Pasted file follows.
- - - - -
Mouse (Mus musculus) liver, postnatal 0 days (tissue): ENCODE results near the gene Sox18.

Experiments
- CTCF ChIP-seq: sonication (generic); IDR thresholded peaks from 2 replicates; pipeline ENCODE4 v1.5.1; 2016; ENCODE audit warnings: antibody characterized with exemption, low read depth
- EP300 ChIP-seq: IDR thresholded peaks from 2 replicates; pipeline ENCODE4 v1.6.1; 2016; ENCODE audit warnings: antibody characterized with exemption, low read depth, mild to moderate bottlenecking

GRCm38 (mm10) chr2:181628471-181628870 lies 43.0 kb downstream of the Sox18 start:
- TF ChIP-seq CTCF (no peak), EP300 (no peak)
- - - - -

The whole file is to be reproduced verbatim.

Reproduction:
Mouse (Mus musculus) liver, postnatal 0 days (tissue): ENCODE results near the gene Sox18.

Experiments
- CTCF ChIP-seq: sonication (generic); IDR thresholded peaks from 2 replicates; pipeline ENCODE4 v1.5.1; 2016; ENCODE audit warnings: antibody characterized with exemption, low read depth
- EP300 ChIP-seq: IDR thresholded peaks from 2 replicates; pipeline ENCODE4 v1.6.1; 2016; ENCODE audit warnings: antibody characterized with exemption, low read depth, mild to moderate bottlenecking

GRCm38 (mm10) chr2:181628471-181628870 lies 43.0 kb downstream of the Sox18 start:
- TF ChIP-seq CTCF (no peak), EP300 (no peak)